1998: A Tumultuous Year Revisited!
The countdown to the next millennium is now being numbered in mere days, and the economic events of 1998 have the entire world on the edge of their seats. As the global economy teeters by the precipice, which way will it go in 1999—toward stability—or over the edge?
The Asian financial meltdown began in the summer of 1997 and became the world’s worst financial crisis since the 1930s. Amazingly, it was completely unforeseen by leading economists and financial forecasters. What surprises are in store for 1999
if so many highly educated and thoroughly trained experts misread the signals about that magnitude-10 economic earthquake? In 1998, mankind watched spellbound as severe shocks hammered every corner of the global economy. Even after massive bailouts in excess of $200 billion by the International Monetary Fund (IMF), nation after nation still fell into severe economic slowdown and recession.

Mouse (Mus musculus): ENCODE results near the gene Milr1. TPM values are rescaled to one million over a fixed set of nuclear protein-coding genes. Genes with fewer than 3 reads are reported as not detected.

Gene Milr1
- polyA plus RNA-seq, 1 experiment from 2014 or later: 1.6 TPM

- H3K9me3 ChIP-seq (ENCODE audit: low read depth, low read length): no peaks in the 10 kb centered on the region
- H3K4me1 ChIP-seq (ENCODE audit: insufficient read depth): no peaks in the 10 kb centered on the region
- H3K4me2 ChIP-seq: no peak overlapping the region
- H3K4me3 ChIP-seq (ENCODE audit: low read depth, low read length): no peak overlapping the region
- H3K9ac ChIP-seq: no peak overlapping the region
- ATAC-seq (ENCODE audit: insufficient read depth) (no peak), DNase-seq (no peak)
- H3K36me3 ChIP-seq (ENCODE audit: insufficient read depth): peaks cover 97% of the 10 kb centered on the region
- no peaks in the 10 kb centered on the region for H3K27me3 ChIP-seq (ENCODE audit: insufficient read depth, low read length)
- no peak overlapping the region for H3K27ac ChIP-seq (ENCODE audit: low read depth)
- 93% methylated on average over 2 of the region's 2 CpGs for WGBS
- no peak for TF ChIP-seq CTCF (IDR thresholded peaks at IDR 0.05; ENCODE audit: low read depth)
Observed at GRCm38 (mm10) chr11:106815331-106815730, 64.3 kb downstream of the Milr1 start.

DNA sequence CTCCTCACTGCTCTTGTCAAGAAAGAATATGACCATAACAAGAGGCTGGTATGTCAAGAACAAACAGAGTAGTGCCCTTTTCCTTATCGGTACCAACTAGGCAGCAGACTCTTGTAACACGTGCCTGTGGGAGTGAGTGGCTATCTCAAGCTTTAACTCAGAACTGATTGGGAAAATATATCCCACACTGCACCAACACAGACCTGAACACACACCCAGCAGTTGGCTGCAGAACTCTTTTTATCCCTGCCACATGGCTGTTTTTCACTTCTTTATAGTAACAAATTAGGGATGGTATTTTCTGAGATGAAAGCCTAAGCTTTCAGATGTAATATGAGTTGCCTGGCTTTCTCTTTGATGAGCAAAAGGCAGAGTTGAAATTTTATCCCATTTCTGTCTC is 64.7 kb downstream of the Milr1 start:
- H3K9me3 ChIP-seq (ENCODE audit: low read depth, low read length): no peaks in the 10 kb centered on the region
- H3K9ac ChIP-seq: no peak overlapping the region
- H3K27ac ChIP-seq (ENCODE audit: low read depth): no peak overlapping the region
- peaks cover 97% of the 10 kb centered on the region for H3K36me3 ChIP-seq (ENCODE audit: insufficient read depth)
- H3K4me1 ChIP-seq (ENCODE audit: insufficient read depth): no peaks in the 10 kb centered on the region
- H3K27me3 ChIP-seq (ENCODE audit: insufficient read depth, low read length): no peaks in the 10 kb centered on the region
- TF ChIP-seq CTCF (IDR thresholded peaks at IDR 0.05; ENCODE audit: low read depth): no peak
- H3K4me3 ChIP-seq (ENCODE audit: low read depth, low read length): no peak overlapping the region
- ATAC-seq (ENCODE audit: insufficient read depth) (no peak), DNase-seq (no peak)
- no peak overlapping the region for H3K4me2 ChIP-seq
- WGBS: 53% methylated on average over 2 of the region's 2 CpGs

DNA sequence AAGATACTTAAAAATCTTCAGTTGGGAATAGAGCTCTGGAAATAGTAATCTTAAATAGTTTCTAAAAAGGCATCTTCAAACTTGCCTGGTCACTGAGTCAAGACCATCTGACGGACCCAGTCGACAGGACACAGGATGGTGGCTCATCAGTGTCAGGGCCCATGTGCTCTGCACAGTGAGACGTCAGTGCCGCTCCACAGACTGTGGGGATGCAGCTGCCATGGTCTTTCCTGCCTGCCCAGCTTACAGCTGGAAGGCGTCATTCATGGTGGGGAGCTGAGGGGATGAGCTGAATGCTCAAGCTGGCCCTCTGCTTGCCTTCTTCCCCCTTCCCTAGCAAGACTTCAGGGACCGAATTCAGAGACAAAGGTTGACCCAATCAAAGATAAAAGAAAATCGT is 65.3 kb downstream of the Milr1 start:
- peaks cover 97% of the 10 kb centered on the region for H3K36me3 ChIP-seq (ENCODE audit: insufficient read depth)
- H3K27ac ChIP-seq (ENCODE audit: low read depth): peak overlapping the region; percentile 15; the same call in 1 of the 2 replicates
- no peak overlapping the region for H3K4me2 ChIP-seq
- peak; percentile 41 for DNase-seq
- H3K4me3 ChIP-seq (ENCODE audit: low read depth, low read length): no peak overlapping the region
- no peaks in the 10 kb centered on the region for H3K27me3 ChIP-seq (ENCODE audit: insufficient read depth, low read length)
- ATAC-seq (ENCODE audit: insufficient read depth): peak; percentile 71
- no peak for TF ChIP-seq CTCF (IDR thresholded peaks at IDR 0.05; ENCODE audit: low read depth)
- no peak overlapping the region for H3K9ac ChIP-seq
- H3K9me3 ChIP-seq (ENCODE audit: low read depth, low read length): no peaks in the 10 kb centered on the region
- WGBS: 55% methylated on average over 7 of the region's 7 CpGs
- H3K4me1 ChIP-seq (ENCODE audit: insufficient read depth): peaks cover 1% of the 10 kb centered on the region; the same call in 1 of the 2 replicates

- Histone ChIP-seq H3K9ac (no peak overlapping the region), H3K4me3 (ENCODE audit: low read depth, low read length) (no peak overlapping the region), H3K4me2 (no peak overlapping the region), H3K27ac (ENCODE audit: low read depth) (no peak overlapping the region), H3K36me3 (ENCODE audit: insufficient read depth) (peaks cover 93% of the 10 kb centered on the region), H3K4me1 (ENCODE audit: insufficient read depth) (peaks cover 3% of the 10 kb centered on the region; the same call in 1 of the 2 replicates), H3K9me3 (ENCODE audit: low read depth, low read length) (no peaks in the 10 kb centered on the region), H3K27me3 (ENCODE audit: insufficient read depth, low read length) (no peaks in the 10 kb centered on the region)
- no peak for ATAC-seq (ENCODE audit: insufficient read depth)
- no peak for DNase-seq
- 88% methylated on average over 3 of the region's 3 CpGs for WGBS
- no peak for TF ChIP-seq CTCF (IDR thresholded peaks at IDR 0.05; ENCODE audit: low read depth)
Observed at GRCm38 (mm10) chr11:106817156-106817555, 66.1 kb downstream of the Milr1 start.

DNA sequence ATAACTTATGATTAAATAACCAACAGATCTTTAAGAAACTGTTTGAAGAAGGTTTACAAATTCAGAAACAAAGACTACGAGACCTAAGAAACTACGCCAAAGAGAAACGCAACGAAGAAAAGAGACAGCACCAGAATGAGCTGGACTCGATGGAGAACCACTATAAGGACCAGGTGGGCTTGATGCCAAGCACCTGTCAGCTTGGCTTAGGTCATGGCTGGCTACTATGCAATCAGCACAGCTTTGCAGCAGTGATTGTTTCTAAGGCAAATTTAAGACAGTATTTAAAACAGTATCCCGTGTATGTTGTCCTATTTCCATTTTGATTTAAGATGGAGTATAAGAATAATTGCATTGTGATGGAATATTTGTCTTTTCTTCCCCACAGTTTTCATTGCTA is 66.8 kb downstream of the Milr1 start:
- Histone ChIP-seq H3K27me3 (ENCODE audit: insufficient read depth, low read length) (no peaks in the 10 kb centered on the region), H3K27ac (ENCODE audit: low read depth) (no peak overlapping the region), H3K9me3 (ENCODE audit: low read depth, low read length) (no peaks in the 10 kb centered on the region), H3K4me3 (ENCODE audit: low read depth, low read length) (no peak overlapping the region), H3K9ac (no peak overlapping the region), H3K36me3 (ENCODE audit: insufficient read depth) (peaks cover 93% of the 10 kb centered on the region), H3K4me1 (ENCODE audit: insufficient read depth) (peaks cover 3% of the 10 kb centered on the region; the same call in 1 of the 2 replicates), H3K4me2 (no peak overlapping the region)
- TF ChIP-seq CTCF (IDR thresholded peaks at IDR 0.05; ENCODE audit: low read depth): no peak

Last year, Southeast Asia became a financial ghost town overrun by towering unemployment, numbing poverty and spreading social unrest which took the lives of thousands, especially in Indonesia. Hong Kong real estate, some of the highest-priced property in the world, plummeted 46 percent in value from a year earlier as the country went into the abyss of recession. Catastrophic drops in industrial production, trade balances, stock markets and GDP (Gross Domestic Product, the total sales of all goods and services in a country) crushed the economies of countries like Indonesia, Malaysia, South Korea, Hong Kong, Singapore, the Philippines and Thailand.
In Latin America, the financial breakdown which ravaged Asia spread to Brazil, which spent $30 billion in 1998 defending its currency from speculators. In spite of a $41.5 billion IMF bailout in 1998, Brazil ended the year critically wounded (perhaps fatally), along with its other economically ailing South American compadres Argentina, Chile, Columbia and Venezuela.